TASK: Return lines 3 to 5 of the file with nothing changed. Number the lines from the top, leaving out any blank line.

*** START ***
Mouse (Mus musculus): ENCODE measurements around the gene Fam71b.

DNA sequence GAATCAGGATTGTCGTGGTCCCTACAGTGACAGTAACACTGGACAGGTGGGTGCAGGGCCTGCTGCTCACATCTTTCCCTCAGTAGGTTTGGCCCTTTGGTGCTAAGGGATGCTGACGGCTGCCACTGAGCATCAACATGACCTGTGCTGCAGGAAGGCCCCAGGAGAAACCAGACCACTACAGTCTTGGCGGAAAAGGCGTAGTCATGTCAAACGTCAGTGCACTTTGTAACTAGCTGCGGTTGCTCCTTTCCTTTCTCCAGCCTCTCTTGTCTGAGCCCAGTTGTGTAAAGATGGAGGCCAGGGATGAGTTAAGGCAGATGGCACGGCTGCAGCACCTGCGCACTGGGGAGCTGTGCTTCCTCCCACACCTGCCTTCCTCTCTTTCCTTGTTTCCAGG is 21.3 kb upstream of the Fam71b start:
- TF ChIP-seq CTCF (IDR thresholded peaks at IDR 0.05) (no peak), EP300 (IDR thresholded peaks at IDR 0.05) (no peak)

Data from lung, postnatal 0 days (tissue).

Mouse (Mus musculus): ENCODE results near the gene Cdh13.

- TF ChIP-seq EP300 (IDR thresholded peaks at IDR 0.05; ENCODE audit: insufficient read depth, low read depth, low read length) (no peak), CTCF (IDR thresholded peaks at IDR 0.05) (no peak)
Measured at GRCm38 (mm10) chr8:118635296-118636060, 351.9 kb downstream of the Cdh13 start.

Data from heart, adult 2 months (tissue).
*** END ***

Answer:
- TF ChIP-seq CTCF (IDR thresholded peaks at IDR 0.05) (no peak), EP300 (IDR thresholded peaks at IDR 0.05) (no peak)

Data from lung, postnatal 0 days (tissue).

Mouse (Mus musculus): ENCODE results near the gene Cdh13.